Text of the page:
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The Nervous System & The Home Environment

What is your home environment communicating to your nervous system?

Brief Overview: The Nervous System at Work

As human beings, we depend on our nervous system for cues of safety. Your nervous system is the main regulatory, monitoring, and communicating system in your body. Through its receptors, which are connected to the central nervous system and function as devices to receive and release signals to facilitate communication between the brain and different parts of the body, our nervous system remains connected with our environment, both internal and external. Although there are various types of receptors throughout our body, our sensory receptors are primarily responsible for responding to different stimuli in our environment. A stimulus is any agent, event, or situation, both internal or external, that elicits a response from an organism (American Psychological Association, 2023).

When stimuli activate sensory receptors, our sensory receptors create electrical signals that carry information about the stimulus to be processed by the nervous system and then transmitted to the brain, two processes known as reception and transduction. These signals to the brain can produce sensations, thoughts, and activate memory and motor functions. At this stage, the process that begins to operate is our interpretation of the sensory signals which can function at a conscious level (perception) or at an unconscious level (neuroception).

“Our brain’s ability to sense and interpret signals from the environment is essential in controlling how our bodies and emotions react and shape our overall feelings of safety and well-being.” – Dr. Stephen Porges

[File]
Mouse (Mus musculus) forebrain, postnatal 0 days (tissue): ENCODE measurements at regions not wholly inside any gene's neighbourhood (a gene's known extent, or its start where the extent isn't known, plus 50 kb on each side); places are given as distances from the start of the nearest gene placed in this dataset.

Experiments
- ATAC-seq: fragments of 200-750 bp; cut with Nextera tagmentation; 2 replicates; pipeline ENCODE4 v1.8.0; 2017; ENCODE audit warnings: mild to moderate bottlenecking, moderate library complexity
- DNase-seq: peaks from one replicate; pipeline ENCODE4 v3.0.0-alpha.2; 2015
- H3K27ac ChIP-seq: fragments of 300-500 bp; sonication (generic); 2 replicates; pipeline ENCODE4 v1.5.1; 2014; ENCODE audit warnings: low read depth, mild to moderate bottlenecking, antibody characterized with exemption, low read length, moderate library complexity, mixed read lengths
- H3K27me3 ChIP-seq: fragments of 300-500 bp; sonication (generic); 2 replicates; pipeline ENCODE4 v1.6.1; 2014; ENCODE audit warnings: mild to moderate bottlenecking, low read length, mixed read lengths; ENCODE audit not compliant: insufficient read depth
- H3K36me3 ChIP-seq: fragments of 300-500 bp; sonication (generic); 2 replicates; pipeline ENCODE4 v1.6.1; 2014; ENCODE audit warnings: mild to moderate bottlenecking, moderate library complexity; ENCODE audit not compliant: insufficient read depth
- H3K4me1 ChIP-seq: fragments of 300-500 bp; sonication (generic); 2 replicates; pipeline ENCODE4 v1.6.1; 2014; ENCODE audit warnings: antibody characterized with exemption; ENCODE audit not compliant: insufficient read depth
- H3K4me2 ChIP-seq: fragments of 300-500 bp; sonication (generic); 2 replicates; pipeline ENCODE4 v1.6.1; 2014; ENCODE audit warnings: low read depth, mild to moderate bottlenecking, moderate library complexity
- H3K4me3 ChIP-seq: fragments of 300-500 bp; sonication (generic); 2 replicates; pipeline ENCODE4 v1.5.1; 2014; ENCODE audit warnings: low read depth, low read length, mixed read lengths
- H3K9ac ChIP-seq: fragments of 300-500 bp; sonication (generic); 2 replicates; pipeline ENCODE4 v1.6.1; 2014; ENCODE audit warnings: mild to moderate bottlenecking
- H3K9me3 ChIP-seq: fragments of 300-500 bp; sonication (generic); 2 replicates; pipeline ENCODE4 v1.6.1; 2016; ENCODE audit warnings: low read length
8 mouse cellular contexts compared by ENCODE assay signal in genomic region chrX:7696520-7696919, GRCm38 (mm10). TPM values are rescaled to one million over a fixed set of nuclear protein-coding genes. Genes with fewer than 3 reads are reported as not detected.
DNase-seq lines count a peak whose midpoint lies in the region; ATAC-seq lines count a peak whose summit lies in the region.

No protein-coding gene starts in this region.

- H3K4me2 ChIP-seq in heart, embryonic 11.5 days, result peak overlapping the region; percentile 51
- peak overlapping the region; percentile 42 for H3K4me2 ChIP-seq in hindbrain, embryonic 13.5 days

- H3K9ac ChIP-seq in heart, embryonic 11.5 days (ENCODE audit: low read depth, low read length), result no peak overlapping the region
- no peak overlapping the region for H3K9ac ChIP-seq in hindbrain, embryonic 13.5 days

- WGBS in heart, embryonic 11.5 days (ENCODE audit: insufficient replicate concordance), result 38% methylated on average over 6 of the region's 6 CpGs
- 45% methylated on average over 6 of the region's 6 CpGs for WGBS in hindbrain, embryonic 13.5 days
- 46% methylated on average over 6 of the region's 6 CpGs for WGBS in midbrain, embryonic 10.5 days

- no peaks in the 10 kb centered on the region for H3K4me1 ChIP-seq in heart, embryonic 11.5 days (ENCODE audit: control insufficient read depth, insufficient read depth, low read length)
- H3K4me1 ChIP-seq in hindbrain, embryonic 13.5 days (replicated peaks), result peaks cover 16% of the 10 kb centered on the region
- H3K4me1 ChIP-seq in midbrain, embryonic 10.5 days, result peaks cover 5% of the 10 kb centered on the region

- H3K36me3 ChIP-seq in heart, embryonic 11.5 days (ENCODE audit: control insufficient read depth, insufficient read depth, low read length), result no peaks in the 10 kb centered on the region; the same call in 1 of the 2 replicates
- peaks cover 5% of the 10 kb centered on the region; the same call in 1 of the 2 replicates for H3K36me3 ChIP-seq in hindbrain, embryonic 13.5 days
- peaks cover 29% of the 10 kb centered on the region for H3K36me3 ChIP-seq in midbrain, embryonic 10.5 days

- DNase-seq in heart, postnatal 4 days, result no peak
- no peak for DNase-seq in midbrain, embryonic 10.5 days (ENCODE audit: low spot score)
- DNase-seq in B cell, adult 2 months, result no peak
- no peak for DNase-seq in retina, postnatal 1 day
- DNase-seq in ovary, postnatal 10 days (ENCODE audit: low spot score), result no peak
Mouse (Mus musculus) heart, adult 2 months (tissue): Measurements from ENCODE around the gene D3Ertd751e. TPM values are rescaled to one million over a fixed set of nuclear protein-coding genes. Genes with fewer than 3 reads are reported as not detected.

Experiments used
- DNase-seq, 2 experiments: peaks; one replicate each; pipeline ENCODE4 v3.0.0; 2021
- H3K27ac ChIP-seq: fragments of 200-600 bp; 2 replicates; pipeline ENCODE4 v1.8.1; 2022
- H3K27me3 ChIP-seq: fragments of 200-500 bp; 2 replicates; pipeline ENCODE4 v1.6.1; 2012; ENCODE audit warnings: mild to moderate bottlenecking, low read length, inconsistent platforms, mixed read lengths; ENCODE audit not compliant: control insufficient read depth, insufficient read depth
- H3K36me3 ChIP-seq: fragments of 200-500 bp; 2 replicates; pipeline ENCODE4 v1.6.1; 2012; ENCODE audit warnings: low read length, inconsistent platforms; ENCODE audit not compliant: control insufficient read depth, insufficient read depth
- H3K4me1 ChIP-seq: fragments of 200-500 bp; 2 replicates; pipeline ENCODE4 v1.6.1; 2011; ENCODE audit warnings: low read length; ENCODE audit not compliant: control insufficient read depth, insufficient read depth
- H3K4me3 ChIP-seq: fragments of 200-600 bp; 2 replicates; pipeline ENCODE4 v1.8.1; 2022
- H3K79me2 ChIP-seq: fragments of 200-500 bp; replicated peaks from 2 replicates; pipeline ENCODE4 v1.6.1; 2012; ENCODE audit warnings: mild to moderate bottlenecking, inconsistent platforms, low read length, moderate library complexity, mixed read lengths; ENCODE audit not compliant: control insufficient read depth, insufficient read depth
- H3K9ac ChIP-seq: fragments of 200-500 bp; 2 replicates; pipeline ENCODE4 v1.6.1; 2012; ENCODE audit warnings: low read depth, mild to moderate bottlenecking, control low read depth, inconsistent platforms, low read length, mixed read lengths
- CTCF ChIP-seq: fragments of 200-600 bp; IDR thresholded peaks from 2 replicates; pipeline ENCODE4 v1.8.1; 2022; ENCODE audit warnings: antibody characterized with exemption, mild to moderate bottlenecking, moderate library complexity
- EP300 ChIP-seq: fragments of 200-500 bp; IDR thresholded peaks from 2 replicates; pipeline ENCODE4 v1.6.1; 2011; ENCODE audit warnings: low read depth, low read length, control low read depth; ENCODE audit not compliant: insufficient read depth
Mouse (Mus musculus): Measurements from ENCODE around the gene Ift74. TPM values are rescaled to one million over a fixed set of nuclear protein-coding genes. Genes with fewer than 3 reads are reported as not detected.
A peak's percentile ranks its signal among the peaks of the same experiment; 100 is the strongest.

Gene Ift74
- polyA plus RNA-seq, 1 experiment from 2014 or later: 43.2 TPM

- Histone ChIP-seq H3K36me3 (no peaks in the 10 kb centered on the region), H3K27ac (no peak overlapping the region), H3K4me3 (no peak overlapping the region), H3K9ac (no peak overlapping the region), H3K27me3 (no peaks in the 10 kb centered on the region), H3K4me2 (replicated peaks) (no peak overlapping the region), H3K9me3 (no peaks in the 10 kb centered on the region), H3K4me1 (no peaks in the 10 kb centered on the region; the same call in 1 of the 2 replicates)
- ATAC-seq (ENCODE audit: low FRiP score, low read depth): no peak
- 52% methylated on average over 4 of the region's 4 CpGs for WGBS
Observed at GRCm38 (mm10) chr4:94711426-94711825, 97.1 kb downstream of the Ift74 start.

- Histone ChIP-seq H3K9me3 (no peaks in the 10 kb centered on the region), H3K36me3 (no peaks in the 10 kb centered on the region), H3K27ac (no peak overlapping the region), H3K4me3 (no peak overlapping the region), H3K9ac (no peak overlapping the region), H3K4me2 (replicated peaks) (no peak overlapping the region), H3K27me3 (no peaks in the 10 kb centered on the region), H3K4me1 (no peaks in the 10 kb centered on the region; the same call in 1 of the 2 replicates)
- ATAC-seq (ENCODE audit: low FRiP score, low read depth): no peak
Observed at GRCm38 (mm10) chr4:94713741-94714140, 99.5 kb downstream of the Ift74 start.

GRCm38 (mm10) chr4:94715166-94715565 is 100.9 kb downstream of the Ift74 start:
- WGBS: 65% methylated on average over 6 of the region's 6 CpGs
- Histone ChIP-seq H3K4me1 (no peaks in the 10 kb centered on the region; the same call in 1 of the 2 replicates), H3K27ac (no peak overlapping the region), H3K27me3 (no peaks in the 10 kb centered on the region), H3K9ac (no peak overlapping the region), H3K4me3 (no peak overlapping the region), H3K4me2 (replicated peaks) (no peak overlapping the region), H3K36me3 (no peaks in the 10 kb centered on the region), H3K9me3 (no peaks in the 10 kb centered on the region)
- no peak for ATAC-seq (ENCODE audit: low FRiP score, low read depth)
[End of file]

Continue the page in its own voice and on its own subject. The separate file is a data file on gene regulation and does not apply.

Our interpretation of sensory signals can trigger physiological responses that prepare the body for action. If interpreted as safe, our parasympathetic nervous system operates to make us feel calm and connected. If interpreted as unsafe, our sympathetic nervous system activates the fight-or-flight or freeze response in order to defend from potential danger or dissociate from one’s overwhelming thoughts or feelings.

Neuroception, Trauma, and the Home Environment

As stated above, neuroception is an automatic process within our nervous system that allows us to interpret or evaluate sensory signals without awareness. For individuals who have experienced trauma, neuroception can become altered or dysregulated. Trauma disrupts safety by shifting the traumatized individual’s autonomic nervous system into a state of defense. This piece of information is important to be aware of and understand particularly when looking to create a supportive home environment. Individuals who have experienced trauma can develop heightened sensitivity which can lead to hypervigilance and heightened responses to perceived danger.

For individuals with heightened sensitivity, it can become difficulty to relax and feel safe. For this reason, it is important to understand which design elements to incorporate that foster a sense of tranquility, predictability, and safety in order help restore and heal one’s nervous system. If one continues to incorporate environmental elements that activate defense responses, our home environment may never feel safe for our nervous system. However, if there is congruence between our nervous system and our  home environment it will help cultivate a neuroception of safety.

-Marialejandra Gutierrez

disclaimer: This blog post does not replace therapy. This is an educational resource.


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